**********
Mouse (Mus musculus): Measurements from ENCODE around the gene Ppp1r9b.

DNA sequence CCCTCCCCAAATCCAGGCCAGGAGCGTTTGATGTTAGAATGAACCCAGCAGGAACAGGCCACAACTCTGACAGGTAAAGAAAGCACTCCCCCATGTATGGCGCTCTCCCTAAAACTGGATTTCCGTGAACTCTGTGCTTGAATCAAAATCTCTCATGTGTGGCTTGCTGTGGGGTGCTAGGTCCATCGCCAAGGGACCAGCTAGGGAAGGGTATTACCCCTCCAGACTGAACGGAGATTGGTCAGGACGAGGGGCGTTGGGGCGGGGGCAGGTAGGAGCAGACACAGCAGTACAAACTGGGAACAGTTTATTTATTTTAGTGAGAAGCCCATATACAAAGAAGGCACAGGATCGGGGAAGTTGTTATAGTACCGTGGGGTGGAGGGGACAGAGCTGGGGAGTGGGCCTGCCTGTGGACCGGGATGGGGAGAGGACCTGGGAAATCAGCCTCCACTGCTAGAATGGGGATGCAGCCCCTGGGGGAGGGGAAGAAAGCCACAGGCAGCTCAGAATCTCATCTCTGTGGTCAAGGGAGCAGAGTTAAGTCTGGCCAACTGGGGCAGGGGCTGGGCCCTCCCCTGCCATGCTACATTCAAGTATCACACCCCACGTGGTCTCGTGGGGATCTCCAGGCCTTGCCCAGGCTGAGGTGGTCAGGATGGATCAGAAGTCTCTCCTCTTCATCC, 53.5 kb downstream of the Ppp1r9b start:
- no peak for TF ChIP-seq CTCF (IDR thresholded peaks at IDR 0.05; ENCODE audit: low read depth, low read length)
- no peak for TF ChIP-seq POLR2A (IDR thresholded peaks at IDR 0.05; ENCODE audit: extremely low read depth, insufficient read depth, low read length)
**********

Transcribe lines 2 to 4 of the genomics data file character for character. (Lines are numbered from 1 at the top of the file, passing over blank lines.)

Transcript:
DNA sequence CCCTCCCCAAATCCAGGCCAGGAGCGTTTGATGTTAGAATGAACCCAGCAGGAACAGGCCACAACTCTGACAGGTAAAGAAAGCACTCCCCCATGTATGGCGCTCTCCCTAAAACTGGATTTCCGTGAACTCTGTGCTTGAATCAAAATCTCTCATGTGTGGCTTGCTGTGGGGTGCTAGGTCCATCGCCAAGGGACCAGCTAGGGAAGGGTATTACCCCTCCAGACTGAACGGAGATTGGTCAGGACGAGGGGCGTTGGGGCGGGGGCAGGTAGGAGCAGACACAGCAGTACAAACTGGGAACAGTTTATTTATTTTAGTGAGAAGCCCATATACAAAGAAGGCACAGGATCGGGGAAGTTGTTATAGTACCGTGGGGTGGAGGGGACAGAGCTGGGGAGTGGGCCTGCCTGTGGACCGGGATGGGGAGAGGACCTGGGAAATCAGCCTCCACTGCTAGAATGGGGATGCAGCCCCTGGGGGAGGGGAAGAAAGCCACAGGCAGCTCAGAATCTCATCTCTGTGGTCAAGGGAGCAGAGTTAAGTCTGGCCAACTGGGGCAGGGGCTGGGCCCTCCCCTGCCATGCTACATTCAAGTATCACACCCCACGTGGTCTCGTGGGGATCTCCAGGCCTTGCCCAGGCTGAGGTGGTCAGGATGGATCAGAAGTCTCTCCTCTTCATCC, 53.5 kb downstream of the Ppp1r9b start:
- no peak for TF ChIP-seq CTCF (IDR thresholded peaks at IDR 0.05; ENCODE audit: low read depth, low read length)
- no peak for TF ChIP-seq POLR2A (IDR thresholded peaks at IDR 0.05; ENCODE audit: extremely low read depth, insufficient read depth, low read length)